Freeman Street's very own big band
Retired psychiatrist Barrie Kenny has hosted big band rehearsals at his Freeman Street home for over a decade
Words by Charlie Gill
Illustrations by Marnie Florence-McNeil
A warning to residents who often travel through Freeman Street: if, while strolling along on a Thursday night your ears are suddenly arrested by the joyous, old-fashioned jazz music of a bygone era, don’t panic. You haven’t been transported back in time à la Midnight in Paris; your Doc Martens haven’t been replaced by spats and your down jacket for a polka-dot dress.
You’re in 2021, your mask is still on and you just happen to be passing the residence of Barrie Kenny, patron of the Rathdowne Street Big Band. The band, which began
in the mid 1980s, has been rehearsing at his Freeman Street residence for the past 12 years. They used to rehearse at his house on Rathdowne Street, hence the name.
Barrie, a retired psychiatrist, decided to learn the baritone saxophone in his early 40s and started the band as a way to use his new skills.
“I didn’t know any music at all before that, I’m not one of the good players. But because I provide the venue, no matter how badly I play, they can’t get rid of me. It’s a good system.”
As modest as Barrie may be, he and his fellow band members are clearly talented - they've performed at weddings, public events and jazz festivals from Castlemaine to Halls Gap.
Their maiden performance “back in ’86 or in ’87”, was at this newspaper’s namesake. Saxophones, trombones, trumpets and drums were lugged up the Rotunda’s steps and the band, in those days known as the Rathdowne Street Remnants, played for fans gathered on the grass below.
“Mainly our friends and people like that, not a big crowd. We certainly weren’t all that good in those days.”
As a concert venue it has pros and cons. While it’s certainly a beautiful image – the merry melodies of Glenn Miller and Duke Ellington emanating from the Rotunda and a cheerful current flowing through the Edinburgh Gardens air – the venue has its limitations. “We’ve only played once in the Rotunda. Because it’s not very good for playing in, it’s too high. You’re cut off from the audience.”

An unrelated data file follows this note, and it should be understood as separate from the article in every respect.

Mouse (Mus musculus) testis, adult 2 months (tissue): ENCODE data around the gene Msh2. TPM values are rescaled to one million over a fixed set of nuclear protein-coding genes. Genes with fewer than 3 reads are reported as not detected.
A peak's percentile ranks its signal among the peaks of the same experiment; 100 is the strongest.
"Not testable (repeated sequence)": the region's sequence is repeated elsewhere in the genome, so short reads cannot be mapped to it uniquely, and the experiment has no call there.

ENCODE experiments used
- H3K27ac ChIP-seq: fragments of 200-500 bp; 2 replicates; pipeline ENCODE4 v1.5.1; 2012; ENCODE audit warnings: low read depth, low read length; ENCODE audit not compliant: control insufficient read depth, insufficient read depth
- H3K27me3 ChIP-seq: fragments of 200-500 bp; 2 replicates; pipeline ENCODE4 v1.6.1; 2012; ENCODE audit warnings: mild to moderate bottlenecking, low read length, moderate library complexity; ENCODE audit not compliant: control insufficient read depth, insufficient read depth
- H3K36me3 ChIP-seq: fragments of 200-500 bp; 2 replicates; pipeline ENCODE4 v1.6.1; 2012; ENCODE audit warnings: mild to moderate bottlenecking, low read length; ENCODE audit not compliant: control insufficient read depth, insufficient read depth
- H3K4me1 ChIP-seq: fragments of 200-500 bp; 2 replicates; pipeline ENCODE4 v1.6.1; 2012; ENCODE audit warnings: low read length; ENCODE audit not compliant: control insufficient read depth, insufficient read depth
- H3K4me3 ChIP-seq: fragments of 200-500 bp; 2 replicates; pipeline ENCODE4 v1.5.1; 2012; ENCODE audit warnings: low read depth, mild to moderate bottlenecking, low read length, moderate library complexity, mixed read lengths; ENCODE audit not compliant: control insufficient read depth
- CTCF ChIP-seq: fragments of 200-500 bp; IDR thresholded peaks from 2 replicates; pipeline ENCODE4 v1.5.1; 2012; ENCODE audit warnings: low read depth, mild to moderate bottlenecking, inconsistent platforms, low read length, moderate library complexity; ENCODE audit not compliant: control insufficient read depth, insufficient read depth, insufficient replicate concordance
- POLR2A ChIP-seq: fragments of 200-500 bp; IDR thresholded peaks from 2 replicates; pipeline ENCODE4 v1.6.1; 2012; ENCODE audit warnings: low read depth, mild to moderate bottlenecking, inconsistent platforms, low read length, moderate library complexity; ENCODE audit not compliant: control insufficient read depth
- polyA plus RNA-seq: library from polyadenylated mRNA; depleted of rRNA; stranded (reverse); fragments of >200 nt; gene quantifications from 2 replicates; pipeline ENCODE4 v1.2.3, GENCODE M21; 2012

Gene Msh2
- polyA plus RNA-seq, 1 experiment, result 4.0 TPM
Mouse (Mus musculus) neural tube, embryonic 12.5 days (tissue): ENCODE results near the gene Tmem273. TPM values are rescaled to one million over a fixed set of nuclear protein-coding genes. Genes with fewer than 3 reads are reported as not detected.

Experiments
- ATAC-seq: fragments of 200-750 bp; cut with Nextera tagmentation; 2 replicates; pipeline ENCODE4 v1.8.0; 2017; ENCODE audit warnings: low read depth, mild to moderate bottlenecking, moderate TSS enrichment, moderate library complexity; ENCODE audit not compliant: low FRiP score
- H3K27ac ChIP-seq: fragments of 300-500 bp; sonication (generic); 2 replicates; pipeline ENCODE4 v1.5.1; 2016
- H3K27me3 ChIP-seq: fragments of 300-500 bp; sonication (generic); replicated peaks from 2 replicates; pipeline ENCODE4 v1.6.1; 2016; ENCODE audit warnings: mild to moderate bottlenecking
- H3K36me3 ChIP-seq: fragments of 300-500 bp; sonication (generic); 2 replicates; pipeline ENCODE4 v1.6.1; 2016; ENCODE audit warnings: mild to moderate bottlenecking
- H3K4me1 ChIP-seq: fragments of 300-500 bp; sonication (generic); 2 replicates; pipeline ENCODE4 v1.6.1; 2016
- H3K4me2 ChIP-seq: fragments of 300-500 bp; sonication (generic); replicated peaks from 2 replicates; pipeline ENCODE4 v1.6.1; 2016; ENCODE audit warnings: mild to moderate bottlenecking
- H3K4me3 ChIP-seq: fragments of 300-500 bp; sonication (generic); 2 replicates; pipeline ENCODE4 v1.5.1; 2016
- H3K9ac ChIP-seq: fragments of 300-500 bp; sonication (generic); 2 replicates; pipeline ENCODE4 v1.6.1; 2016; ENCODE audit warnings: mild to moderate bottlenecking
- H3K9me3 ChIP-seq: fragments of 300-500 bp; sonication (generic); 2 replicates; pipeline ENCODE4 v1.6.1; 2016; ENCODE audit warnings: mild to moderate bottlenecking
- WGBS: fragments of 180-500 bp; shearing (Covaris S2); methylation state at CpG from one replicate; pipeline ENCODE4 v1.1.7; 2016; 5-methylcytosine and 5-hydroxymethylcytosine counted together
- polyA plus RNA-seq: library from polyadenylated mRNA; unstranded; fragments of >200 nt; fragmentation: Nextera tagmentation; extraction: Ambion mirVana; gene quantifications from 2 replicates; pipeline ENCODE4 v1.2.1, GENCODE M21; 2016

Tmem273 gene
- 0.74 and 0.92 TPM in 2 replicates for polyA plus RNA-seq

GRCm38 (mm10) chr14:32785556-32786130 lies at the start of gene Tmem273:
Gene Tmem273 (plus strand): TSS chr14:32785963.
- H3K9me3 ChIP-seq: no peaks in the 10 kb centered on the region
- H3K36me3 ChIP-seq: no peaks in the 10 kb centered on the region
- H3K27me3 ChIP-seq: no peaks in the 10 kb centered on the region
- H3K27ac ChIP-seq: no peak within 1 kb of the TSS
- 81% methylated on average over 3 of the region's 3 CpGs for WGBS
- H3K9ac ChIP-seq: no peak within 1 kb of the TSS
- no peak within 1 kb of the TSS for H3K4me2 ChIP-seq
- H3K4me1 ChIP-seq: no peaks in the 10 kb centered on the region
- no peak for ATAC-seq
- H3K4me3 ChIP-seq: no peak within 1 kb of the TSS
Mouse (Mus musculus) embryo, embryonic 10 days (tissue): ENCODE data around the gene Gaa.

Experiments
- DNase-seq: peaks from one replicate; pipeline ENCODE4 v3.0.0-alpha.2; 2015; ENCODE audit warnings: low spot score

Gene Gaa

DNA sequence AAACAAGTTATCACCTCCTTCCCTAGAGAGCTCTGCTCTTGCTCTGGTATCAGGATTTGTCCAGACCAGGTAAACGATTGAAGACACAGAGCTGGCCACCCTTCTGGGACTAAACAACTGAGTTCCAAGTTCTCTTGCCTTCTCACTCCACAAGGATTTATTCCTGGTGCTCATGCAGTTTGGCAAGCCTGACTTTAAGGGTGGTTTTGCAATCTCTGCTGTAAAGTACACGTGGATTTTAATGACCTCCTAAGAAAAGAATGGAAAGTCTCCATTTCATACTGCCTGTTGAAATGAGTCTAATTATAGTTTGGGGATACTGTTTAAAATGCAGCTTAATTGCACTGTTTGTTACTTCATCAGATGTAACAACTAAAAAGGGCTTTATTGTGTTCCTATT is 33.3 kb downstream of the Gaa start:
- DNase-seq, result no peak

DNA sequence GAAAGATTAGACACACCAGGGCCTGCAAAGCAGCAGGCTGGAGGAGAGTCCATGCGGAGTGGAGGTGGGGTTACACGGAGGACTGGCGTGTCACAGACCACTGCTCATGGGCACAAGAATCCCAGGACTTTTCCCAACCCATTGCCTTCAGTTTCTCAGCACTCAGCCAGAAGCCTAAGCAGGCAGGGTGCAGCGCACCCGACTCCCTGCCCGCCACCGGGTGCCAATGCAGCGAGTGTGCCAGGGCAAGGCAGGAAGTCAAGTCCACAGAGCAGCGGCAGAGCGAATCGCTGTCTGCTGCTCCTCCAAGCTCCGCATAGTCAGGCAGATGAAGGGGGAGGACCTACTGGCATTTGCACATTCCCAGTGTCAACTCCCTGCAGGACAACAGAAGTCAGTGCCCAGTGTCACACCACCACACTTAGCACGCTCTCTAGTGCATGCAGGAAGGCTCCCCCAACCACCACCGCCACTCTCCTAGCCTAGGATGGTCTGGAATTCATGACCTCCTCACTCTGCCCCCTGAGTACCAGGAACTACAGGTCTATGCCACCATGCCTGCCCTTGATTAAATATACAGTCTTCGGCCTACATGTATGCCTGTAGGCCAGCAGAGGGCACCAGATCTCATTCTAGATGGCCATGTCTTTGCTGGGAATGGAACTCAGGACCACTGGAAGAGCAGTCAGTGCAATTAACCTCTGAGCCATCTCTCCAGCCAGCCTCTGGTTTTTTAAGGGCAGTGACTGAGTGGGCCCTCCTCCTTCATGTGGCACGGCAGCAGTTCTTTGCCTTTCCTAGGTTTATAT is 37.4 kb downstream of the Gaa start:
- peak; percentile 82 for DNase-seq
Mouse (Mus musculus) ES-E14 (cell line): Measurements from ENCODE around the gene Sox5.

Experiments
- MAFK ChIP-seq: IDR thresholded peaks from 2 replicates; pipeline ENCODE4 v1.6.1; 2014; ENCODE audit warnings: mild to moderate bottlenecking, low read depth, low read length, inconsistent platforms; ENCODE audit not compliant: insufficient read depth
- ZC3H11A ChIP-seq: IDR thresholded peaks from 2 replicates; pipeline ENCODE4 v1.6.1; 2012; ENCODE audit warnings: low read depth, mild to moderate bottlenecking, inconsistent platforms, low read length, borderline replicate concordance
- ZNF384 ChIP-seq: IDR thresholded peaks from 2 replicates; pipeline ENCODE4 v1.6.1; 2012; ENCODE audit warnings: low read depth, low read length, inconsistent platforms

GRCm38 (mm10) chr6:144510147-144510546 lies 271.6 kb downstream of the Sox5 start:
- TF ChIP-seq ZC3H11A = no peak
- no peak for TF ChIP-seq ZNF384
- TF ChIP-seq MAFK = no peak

A big band must make big sounds and to make those big sounds the big band must be big. (Try saying that five times quickly). Many moving parts are required.
“Usually, we aim at having say, five saxophones – that’s two altos, two tenors and a baritone. Three trombones and three or four trumpets. Drums, keyboard, string bass and a band leader. And sometimes a singer.”
The band’s numbers fluctuate between about 10 and 19. “We generally rehearse with about 14, I would think.”
“Sometimes we’re down to eight members. But people come and go … the quality of our performance varies considerably. Sometimes I reckon we’re pretty good and sometimes we’re not.”
So, other than Barrie the psychiatrist-saxophonist, what are some of the other band members’ former jobs?
“One was a general practitioner. One was an instrument technician, had his own business. One had his own cargo exporting business. We’ve had a couple of solicitors, couple of other doctors, a dentist at one stage.”
However, the band is not comprised entirely of retirees. “Of course, our average age is getting pretty high, probably close to 70. But we have a group of younger people too, from time to time.”
The rehearsal space at Barrie’s is a converted garage that’s been partly sound-proofed so they can practice until 10pm. The other group of which Barrie is a part, the Merri Creek Jazz Band founded about 25 years ago, also rehearses there.
After rehearsals puts on supper for all band members, some of whom have travelled from as far as Flinders – “and that helps tie it all together, I think”.
After a particularly dull day at school or work, locals can hold out hope of turning into Freeman Street to spy a bustling crowd gathered outside a random home. Edge closer. What are they doing? They’re jitterbugging. They’re jiving. They’re moving in time with the exuberant sounds of the Rathdowne Street Big Band.